Shows I have a long way to go yet :D

Thanks a lot for that :)

Any tips on the editting?

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2 minutes ago, Grant93 said:

Any tips on the editting?

Hi Grant.

I'm not sure I did the best thing really.

I took the image into PixInsight and cropped off the edge effects. I then used a background extraction process to remove gradients - but not totally successfully. I then stretched the image a lttle and cloned it. With the original I removed the stars and then stretched it a lot more to reveal the nebulosity. I also used a colour saturation process to pull out the colour as best I could. The cloned image I stretched using an ArcSinh process to pull out the star colour whilst at the same time suppressing the background as much as possible. I then combined the clone with the original as a Lighten layer in PixelMath in PixInsight. Once it was combined I reset the black point a little and realigned the rgb histograms. I then ran a star reduction process in PixInsight just to tone the stars down a little. Finally I took the image out of PixInsight and did a little bit of noise reduction in an old free version of Nik Dfine2.

I am sure expert osc imagers would do far better than me but your data is good and there is plenty there to work on with nice stars. More data and darker skies and you'd be onto a winner!

HTH

Adrian

 

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1 hour ago, Adreneline said:

Hi Grant.

I'm not sure I did the best thing really.

I took the image into PixInsight and cropped off the edge effects. I then used a background extraction process to remove gradients - but not totally successfully. I then stretched the image a lttle and cloned it. With the original I removed the stars and then stretched it a lot more to reveal the nebulosity. I also used a colour saturation process to pull out the colour as best I could. The cloned image I stretched using an ArcSinh process to pull out the star colour whilst at the same time suppressing the background as much as possible. I then combined the clone with the original as a Lighten layer in PixelMath in PixInsight. Once it was combined I reset the black point a little and realigned the rgb histograms. I then ran a star reduction process in PixInsight just to tone the stars down a little. Finally I took the image out of PixInsight and did a little bit of noise reduction in an old free version of Nik Dfine2.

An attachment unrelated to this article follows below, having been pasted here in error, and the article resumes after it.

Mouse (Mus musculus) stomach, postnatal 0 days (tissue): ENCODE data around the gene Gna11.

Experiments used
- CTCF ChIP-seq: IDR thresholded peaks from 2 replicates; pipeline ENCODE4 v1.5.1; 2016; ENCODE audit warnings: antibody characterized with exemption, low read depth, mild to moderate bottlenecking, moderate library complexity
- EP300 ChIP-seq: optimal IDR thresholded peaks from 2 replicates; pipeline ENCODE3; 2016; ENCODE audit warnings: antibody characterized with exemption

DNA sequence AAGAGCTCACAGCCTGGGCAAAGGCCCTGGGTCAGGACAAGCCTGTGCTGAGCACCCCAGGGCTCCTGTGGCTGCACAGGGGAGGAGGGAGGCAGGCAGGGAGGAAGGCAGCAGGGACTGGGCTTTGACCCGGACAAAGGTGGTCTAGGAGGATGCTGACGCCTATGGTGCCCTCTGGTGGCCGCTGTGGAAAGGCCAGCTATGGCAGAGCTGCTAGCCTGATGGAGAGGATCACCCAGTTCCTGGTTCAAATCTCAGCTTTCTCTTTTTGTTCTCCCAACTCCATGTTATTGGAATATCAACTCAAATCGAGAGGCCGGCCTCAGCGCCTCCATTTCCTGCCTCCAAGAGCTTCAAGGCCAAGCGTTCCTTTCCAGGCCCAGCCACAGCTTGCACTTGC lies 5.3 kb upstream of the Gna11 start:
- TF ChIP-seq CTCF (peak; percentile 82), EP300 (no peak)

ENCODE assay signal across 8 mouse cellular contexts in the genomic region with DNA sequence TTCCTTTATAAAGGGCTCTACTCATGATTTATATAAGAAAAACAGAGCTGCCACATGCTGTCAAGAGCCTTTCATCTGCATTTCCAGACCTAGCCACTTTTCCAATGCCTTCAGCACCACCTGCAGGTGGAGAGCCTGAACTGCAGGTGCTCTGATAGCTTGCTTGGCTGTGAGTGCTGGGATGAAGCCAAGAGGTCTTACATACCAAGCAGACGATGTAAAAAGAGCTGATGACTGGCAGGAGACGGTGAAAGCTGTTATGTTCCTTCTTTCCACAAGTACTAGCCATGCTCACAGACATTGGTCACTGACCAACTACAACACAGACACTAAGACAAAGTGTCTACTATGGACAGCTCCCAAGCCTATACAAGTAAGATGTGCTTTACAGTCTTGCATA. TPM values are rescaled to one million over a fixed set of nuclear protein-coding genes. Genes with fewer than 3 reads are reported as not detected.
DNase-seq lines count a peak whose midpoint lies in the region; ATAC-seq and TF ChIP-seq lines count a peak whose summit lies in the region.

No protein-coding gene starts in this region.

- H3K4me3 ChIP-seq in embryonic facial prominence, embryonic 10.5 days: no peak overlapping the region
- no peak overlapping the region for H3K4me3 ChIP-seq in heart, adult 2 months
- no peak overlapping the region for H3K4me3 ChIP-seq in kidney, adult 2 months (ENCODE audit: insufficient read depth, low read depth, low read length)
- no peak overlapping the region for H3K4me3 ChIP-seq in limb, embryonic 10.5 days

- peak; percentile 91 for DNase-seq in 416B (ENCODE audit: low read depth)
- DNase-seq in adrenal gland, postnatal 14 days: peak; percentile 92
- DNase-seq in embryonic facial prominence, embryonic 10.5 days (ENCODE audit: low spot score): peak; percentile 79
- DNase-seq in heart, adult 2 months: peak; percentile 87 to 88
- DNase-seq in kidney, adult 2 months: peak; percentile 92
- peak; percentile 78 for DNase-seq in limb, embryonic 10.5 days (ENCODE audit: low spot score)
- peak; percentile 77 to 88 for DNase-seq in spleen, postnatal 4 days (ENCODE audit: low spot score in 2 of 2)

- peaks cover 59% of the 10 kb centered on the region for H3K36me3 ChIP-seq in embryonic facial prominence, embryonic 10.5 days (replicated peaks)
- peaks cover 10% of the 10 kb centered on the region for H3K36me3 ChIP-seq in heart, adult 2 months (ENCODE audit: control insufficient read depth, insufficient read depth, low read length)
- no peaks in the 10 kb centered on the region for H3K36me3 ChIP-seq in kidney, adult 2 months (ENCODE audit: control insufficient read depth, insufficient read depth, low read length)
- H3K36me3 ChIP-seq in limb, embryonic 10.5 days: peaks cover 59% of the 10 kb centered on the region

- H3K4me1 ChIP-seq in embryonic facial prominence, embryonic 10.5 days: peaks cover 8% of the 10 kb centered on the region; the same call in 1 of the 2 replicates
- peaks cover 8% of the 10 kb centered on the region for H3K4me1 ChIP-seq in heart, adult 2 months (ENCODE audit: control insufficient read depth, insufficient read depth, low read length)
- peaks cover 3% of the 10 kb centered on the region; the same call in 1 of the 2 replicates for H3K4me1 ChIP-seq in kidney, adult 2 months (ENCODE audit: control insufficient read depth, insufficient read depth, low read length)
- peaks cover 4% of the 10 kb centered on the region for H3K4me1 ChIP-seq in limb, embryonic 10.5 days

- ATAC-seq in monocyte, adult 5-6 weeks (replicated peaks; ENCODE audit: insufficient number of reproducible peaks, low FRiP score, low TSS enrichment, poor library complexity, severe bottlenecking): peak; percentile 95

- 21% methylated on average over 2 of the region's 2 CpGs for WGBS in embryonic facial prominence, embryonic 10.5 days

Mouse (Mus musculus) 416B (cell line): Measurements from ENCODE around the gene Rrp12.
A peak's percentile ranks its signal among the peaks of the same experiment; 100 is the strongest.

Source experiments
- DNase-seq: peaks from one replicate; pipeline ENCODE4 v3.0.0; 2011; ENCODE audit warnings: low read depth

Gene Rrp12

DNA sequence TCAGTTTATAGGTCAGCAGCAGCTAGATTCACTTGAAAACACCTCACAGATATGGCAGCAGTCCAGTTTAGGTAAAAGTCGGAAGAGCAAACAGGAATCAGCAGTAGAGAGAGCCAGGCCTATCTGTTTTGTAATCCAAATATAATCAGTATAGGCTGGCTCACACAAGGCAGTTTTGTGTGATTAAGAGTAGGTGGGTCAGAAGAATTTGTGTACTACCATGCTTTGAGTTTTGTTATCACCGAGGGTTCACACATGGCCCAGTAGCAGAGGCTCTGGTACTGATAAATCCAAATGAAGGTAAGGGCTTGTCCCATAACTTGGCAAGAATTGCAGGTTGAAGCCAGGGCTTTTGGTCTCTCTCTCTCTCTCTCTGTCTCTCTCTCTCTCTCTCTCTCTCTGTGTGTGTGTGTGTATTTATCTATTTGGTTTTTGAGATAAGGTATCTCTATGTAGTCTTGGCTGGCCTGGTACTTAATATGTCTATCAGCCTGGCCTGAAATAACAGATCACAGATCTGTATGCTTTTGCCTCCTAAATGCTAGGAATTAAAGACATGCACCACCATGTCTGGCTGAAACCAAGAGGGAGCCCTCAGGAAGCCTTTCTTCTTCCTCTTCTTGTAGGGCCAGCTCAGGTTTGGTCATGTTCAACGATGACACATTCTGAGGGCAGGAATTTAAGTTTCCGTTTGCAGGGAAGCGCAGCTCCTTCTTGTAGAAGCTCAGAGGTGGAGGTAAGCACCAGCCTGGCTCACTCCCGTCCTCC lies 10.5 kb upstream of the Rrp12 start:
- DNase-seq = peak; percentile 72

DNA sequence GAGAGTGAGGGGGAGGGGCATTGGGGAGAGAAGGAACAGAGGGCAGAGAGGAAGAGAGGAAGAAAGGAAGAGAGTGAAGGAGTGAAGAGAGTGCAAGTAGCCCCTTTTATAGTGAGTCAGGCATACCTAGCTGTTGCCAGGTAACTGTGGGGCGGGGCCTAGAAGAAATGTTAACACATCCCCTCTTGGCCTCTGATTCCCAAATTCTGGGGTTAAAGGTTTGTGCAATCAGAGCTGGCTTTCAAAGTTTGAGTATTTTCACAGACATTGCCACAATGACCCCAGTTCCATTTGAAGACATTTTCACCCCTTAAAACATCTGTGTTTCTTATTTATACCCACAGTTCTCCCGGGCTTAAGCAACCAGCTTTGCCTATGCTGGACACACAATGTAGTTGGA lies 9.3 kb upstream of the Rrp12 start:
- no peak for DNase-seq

I am sure expert osc imagers would do far better than me but your data is good and there is plenty there to work on with nice stars. More data and darker skies and you'd be onto a winner!

HTH

Adrian

 

Thanks a lot :) Going to refer to this next time I process!

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18 hours ago, Grant93 said:

I will also upload the TIFF if anyone wants a go at editting (Would be much appreciated to see if anyone else could pull more out) :)

Hi,

I have had a very quick go at editing your image. Might be a bit over-done but I think there is a little more to get out of it. (I also do mono usually so OSC is not something I normally do).